Mr. Pearson has 40 years of varied experience in architecture; construction and investment in real estate property. He was a principal in the firm of Pearson, Johnson, Brown and Associates. He has served on the faculty of UDC as a professor in the Architectural Program. He has served as its Chairman for more than 18 years. Mr. Pearson has extensive experience in the design and management of residential, commercial, civil and institutional structures. His extensive experiences have made him an invaluable resource for the educational process in the Architecture Program. Mr. Pearson has won numerous awards for his outstanding contributions to a variety of professionals, civic and social organizations. For his extensive work in education he has been elevated to Fellow of the American Institute of Architecture. For his years of service to the University Mr. Pearson has been elevated to Distinguished Faculty. Mr. Pearson is the founder of the Architectural Research Institute (ARI). ARI is the clinical arm of the architectural education program.
|Vicente J. Caballero|
Originally from Peru, Vicente J. Caballero graduated with a Bachelor of Science in Architecture from the University of the District of Columbia, where he continued on to become an Adjunct Professor in the University's Architecture program. His projects include residential and commercial buildings around D.C. He is now with the Architecture Research Institute, the clinical arm of the architectural education program, where he has participated in various housing projects for the Department of Housing and Community Development and the University including the Proposed Vision for the UDC‐Master Plan and the design of the UDC‐Cancer Research Center. He holds a professional degree in System from the University Of San Martin De Porres. He has worked in various capacities for IBM Peru before attending the University of Lima's graduate program in System Engineering. In July 2012, he was awarded the DC Chapter of the National Organization for Minority Architects' Student of the Year award.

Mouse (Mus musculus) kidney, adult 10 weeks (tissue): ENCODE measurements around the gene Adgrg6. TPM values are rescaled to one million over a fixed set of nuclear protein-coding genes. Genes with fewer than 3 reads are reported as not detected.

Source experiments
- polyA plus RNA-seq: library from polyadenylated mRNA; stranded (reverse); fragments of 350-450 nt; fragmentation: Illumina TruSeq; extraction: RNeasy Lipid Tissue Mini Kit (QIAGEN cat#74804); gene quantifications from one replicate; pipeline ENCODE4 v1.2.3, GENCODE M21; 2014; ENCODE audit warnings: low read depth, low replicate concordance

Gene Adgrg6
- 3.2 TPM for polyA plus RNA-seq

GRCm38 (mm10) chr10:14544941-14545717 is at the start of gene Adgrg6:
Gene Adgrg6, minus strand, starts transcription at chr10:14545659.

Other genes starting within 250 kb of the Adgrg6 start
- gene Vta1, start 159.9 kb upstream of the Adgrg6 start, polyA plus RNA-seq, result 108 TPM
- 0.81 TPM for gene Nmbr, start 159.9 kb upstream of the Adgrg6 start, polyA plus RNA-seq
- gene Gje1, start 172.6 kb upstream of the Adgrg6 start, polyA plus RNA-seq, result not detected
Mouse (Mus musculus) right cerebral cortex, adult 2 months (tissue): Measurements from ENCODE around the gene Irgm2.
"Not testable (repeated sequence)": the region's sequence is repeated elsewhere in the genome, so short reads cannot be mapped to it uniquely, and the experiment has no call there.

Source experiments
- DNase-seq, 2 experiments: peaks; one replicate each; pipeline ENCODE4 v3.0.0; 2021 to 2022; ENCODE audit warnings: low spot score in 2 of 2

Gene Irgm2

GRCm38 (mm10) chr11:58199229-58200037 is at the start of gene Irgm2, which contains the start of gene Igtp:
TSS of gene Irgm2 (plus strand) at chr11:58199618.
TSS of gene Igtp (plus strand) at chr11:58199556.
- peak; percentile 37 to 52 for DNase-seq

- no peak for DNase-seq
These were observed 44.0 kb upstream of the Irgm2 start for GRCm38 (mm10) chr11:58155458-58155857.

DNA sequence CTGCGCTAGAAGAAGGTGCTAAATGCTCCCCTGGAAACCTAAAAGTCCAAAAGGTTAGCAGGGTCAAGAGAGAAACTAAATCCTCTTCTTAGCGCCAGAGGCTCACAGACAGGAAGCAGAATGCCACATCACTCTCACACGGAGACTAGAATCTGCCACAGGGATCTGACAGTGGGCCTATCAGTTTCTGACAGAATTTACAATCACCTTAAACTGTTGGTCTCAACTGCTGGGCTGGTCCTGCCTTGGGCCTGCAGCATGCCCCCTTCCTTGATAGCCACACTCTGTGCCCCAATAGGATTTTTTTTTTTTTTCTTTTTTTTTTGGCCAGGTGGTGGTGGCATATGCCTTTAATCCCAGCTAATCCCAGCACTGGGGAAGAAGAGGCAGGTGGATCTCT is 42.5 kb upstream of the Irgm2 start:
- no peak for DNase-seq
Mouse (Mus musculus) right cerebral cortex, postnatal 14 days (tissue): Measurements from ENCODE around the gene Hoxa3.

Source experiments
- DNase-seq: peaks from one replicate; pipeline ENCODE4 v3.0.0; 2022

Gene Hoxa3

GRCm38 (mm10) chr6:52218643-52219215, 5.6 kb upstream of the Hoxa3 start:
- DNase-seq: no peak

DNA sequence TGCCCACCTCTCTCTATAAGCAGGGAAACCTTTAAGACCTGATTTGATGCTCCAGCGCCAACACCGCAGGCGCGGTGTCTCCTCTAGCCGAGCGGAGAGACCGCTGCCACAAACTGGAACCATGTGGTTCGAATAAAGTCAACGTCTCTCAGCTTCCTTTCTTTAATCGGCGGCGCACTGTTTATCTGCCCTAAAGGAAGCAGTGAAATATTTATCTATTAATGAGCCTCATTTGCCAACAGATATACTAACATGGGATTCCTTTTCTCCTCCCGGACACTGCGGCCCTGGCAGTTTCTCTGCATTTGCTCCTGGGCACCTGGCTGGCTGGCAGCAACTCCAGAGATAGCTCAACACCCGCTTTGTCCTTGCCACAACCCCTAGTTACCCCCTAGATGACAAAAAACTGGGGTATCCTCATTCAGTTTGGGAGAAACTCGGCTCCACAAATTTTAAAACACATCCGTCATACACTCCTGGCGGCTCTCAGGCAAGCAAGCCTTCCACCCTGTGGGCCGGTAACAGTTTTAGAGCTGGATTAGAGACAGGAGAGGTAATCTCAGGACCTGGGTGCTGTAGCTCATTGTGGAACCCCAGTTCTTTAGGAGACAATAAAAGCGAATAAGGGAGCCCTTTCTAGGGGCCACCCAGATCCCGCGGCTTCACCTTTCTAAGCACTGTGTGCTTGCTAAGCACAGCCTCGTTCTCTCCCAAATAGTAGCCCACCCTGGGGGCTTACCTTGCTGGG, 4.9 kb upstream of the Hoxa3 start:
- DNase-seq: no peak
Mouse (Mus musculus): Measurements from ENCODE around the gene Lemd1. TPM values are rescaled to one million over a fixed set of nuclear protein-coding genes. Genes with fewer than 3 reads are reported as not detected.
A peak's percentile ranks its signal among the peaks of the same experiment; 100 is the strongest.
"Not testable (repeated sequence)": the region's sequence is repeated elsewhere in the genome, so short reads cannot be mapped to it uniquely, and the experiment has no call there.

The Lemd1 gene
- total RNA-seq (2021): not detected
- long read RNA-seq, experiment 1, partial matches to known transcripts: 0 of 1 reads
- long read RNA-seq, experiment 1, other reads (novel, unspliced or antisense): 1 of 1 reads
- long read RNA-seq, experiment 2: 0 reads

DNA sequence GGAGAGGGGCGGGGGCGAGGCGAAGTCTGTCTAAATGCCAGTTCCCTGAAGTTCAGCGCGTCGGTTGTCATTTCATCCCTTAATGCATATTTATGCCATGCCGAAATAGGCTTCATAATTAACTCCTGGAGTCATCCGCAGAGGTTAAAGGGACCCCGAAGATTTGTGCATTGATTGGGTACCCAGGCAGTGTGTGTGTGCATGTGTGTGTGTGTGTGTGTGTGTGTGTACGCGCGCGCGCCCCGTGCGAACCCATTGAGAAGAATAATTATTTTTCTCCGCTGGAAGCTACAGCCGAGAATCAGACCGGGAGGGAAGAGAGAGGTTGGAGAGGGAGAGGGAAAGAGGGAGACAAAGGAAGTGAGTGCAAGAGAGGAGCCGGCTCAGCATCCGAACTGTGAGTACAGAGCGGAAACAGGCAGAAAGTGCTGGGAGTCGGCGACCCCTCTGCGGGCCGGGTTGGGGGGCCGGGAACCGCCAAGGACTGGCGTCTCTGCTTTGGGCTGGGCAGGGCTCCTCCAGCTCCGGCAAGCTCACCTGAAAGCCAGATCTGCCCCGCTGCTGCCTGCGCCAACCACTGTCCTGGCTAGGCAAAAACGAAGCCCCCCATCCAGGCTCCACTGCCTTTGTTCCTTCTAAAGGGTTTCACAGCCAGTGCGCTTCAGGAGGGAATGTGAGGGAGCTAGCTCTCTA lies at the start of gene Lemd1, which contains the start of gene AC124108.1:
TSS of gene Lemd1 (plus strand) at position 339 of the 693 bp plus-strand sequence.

|Melvin Mitchell , FAIA|
Melvin Mitchell has been a principal in architecture firms in Washington, D.C., for the past 35 years. He is currently President/CEO of Bryant Mitchell, a 40 year old Washington, D.C. firm. He is a Fellow in the American Institute of Architects and author of the critically acclaimed book, The Crisis of the African American Architect, 2002. He holds a Bachelor of Architecture degree from Howard University and a Master in Architecture from the Harvard Graduate School of Design. He served as Director/Dean of the School of Architecture & Planning at Morgan State University in Baltimore, Md., from 1997-2002, where he was a mayoral appointee to the Baltimore City Architectural Design Review Panel. He served as Chairman of the D.C. State Board of Registrars & Examiners of Architects from 1992-1995 and was a mayoral appointee to the DC Historic Preservation Review Board from 1995-1997. He has also served as an architecture professor at Howard University and is currently adjunct professor of architecture at the University of the District of Columbia (UDC). Among his many built projects are the Mount Vernon Plaza, a high-rise-townhouse housing complex in D.C. that was selected as one of 50 outstanding works by a living African American architects at the Chicago Athenaeum; the Metro Center Mixed Used Project in association with SOM for Oliver Car Company and the Knox Hill Village, a planned community of new modular constructed homes in Southeast D.C.